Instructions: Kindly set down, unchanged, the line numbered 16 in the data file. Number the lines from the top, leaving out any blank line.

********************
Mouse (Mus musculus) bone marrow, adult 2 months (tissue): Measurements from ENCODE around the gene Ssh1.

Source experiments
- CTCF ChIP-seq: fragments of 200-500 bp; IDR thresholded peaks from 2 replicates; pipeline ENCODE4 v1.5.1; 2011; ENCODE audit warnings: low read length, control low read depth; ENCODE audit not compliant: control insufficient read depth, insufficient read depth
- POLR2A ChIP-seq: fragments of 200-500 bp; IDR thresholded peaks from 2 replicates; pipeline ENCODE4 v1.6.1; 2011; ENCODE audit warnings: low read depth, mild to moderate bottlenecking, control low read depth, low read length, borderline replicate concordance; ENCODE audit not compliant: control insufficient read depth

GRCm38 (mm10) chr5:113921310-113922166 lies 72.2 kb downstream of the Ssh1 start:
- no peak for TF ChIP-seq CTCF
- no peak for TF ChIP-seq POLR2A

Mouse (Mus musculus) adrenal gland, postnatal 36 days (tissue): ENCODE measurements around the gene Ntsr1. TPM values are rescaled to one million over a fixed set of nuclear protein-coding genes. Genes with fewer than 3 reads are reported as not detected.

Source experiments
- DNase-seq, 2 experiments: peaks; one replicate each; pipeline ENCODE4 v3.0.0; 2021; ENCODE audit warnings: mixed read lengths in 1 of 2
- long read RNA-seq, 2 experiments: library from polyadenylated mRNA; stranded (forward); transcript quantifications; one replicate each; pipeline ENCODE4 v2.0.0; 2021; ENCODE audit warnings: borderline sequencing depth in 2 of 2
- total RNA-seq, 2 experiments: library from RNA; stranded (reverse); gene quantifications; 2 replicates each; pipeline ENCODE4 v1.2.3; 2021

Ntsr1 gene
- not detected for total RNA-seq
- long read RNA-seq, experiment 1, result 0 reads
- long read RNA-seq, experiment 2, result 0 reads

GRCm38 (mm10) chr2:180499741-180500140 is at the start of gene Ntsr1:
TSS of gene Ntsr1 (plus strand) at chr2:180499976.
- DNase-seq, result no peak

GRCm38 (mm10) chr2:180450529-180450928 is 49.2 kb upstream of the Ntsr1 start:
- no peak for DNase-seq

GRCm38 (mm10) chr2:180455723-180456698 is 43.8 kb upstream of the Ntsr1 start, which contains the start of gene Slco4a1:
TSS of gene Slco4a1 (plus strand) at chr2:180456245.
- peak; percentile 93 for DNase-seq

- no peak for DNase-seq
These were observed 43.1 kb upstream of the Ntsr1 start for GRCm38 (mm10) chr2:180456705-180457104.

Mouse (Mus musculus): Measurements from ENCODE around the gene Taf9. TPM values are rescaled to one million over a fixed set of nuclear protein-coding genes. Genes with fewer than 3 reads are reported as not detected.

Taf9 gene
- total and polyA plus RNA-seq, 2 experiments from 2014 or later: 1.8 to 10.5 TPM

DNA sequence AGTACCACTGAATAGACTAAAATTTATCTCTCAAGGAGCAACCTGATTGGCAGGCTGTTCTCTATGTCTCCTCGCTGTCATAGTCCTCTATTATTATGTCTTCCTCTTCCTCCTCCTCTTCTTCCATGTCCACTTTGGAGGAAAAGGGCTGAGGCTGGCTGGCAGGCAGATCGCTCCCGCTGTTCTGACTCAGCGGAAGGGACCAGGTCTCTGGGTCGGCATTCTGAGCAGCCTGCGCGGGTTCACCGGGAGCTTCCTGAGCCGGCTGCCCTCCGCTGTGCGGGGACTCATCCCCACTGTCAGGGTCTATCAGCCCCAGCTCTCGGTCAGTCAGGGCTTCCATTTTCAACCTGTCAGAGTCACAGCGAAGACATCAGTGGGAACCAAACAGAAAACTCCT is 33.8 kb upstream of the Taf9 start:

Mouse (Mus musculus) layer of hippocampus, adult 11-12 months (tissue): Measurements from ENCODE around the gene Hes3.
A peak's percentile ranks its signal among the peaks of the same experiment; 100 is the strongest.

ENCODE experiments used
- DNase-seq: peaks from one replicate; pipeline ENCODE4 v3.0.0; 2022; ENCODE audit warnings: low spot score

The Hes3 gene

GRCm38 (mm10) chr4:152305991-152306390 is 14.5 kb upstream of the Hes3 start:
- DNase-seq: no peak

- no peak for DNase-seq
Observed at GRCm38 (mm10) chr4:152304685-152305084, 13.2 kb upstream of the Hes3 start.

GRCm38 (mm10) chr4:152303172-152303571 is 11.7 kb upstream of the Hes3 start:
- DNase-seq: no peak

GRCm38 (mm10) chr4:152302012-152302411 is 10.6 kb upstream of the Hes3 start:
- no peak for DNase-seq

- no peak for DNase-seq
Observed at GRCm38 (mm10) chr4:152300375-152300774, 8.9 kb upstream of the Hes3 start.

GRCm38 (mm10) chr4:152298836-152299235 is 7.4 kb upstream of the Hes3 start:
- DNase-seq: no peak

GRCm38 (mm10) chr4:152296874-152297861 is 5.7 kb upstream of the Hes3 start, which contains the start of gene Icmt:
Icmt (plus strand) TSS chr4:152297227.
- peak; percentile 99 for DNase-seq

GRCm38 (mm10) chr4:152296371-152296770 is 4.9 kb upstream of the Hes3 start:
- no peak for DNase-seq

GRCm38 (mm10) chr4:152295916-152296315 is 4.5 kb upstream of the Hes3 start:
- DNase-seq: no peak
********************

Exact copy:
- long read RNA-seq, experiment 2, result 0 reads